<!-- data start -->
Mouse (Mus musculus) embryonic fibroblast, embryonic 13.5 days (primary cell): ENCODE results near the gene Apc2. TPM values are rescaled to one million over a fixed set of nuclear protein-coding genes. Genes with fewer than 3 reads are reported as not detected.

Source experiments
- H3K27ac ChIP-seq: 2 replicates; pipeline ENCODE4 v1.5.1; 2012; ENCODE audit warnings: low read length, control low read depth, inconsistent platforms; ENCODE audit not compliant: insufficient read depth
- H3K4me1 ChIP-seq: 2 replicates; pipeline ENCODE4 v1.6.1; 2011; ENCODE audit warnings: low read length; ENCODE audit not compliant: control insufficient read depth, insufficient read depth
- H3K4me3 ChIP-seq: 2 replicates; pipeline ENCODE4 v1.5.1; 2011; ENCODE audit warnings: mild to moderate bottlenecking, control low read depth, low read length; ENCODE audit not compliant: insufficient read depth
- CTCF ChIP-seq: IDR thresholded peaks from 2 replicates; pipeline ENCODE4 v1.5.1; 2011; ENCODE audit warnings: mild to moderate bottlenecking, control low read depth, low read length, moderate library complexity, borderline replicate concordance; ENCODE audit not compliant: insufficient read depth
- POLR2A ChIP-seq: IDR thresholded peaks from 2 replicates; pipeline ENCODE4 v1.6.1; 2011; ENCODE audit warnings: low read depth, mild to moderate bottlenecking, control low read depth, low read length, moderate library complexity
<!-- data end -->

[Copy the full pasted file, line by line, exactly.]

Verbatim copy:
Mouse (Mus musculus) embryonic fibroblast, embryonic 13.5 days (primary cell): ENCODE results near the gene Apc2. TPM values are rescaled to one million over a fixed set of nuclear protein-coding genes. Genes with fewer than 3 reads are reported as not detected.

Source experiments
- H3K27ac ChIP-seq: 2 replicates; pipeline ENCODE4 v1.5.1; 2012; ENCODE audit warnings: low read length, control low read depth, inconsistent platforms; ENCODE audit not compliant: insufficient read depth
- H3K4me1 ChIP-seq: 2 replicates; pipeline ENCODE4 v1.6.1; 2011; ENCODE audit warnings: low read length; ENCODE audit not compliant: control insufficient read depth, insufficient read depth
- H3K4me3 ChIP-seq: 2 replicates; pipeline ENCODE4 v1.5.1; 2011; ENCODE audit warnings: mild to moderate bottlenecking, control low read depth, low read length; ENCODE audit not compliant: insufficient read depth
- CTCF ChIP-seq: IDR thresholded peaks from 2 replicates; pipeline ENCODE4 v1.5.1; 2011; ENCODE audit warnings: mild to moderate bottlenecking, control low read depth, low read length, moderate library complexity, borderline replicate concordance; ENCODE audit not compliant: insufficient read depth
- POLR2A ChIP-seq: IDR thresholded peaks from 2 replicates; pipeline ENCODE4 v1.6.1; 2011; ENCODE audit warnings: low read depth, mild to moderate bottlenecking, control low read depth, low read length, moderate library complexity